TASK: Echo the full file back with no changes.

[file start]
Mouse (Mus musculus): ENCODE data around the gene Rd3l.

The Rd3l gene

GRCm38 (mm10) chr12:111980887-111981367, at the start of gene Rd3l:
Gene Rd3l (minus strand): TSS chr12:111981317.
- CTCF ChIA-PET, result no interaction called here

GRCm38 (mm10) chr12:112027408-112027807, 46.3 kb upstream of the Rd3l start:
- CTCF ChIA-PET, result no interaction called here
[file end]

Mouse (Mus musculus): ENCODE data around the gene Rd3l.

The Rd3l gene

GRCm38 (mm10) chr12:111980887-111981367, at the start of gene Rd3l:
Gene Rd3l (minus strand): TSS chr12:111981317.
- CTCF ChIA-PET, result no interaction called here

GRCm38 (mm10) chr12:112027408-112027807, 46.3 kb upstream of the Rd3l start:
- CTCF ChIA-PET, result no interaction called here